Portland State University. Ph.D. Program in Urban Studies.
Date of Publication
Doctor of Philosophy (Ph.D.) in Urban Studies
Urban Studies and Planning
Finance, Housing subsidies -- Oregon -- Multnomah County, Food relief -- Oregon -- Multnomah County
4, xii, 218 leaves: ill. 28 cm.
The primary objective of this research was to assess the equity and efficiency of in-kind income transfers. The analytical framework employed incorporated key concepts of the utility interdependence paradigm from economic welfare theory. This paradigm views income transfers as social goods and suggests that social as well as private benefits may be derived from the redistribution of income. This study attempted to assess some of the empirical implications of the utility interdependence argument through the investigation of the low-income housing and Food Stamp programs in Multnomah County, Oregon for FY 1973. Data were drawn from agency files, published statistics and documents, interviews with program administrators, and a survey of the records of 498 Non-Public Assistance Food stamp households. The private and social benefits and costs of the programs were estimated. The program participation rates and the socio-economic characteristics of recipient households were ascertained. Particular attention was devoted to an evaluaLion of the efficacy of in-kind transfers in inducing substitution effects or producing social benefits through the alteration of the consumption patterns of the target population. In addition to an economic analysis of in-kind transfers, the political environment of welfare legislation was detailed. The results of this research suggest that in-kind income transfers are an inefficient and inequitable method of redistributing income. All programs investigated were characterized by high administrative costs. The administrative share of the public program budget ranged from 20% in the Food Stamp Program to over 50% in Public Housing. All programs were found to be inequitable in that households with similar socio-economic characteristics did not receive similar benefits. Housing programs discriminate among the equally needy by restricting supply. In the Food Stamp Program, a complex income determination formula, which is used to calculate program benefits, results in a considerable variation in the subsidies provided to households of equivalent size and income. The low-income housing and Food Stamp programs were also found to be ineffective in producing those social benefits which are specifically related to changes in the consumption patterns of the target population as a whole. While housing programs were found to induce substitution effects by furnishing large subsidies to a small number of households, only 5% of the eligible received benefits. Programs which leave the vast majority of the poorly housed untouched were judged unlikely to significantly diminish the external diseconomies presumed to be associated with the housing expenditure patterns of the entire population of eligible. In contrast, the Food stamp Program provides less generous subsidies to all eligible applicants. Food stamp subsidies were found to be insufficient to generate substitution effects; the food consumption patterns demanded of recipient households were not different from the food expenditure patterns of comparable households with income entirely in cash. While the distribution of benefits in the housing and Food stamp programs strongly favors the poor, large numbers of non-poor are officially eligible for assistance. It was estimated that 37% of the households in the country were eligible for low-income housing and approximately 46% were eligible for food stamps. While the tight supply of housing transfers limits the growth of program participation, an enormous expansion of participation in the open-ended Food Stamp Program is possible. The economic analysis of in-kind transfer programs emphasized their deficiencies as redistributive mechanisms. However, the political potency of in-kind programs was found to be considerable. Policy-makers appear to be responsive to pressures to perpetuate and expand established programs, rather than to empirically validate the assumptions on which they are based. In view of the political popularity of in-kind transfers and the public antipathy to transfers of cash, it is probable that transfers in-kind will command an increasing share of the welfare budget.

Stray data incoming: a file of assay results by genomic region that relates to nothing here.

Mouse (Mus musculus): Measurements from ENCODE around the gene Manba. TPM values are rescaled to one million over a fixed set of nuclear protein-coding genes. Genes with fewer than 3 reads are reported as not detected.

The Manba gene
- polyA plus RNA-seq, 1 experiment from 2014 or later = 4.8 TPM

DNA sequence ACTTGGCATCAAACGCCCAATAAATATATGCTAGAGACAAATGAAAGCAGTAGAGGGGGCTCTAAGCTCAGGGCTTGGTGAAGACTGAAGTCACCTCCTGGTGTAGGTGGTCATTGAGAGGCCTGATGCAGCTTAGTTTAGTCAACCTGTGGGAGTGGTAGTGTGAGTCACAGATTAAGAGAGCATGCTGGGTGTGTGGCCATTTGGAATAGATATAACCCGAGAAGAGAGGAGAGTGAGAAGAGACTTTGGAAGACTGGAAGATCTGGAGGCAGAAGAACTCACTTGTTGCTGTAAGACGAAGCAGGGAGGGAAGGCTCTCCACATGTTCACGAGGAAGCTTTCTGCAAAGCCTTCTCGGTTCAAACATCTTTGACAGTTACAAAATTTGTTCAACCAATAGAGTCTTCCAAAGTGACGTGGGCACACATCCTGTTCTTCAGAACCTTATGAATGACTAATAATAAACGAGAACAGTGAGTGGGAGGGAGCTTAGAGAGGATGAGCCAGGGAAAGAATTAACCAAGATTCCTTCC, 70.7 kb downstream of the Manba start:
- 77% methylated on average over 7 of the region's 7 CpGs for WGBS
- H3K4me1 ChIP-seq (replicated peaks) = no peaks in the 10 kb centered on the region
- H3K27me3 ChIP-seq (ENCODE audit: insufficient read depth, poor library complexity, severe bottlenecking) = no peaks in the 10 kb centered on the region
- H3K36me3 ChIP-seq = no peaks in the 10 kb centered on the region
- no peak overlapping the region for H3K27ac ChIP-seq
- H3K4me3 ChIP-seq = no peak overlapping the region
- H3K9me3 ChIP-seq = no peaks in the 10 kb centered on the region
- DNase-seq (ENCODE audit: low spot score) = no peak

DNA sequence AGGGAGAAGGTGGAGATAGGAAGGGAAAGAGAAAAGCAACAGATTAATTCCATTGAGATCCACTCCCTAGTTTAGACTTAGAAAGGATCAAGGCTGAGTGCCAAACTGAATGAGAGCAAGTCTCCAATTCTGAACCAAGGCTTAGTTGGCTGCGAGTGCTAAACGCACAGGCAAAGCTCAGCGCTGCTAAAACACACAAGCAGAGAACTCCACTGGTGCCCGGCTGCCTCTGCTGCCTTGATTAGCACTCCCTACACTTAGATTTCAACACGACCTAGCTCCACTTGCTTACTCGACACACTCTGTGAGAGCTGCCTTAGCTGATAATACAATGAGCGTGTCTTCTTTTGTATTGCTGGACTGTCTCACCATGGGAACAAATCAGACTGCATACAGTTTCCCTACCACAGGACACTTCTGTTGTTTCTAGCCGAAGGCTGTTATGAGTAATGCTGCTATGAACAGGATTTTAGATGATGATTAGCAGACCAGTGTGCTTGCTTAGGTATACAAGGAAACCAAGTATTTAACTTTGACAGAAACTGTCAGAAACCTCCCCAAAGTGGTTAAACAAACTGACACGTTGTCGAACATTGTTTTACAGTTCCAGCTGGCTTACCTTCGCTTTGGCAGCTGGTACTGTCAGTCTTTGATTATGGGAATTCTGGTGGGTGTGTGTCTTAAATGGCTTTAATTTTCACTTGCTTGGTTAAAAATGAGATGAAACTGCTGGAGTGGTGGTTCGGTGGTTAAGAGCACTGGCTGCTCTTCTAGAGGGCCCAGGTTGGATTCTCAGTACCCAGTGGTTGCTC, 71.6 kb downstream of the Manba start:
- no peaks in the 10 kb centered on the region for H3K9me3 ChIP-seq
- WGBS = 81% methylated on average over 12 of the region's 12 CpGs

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Barmack, Judy, "Is there a case for in-kind income transfers?: an analysis of the low-income housing and food stamp programs" (1975). Dissertations and Theses. Paper 73.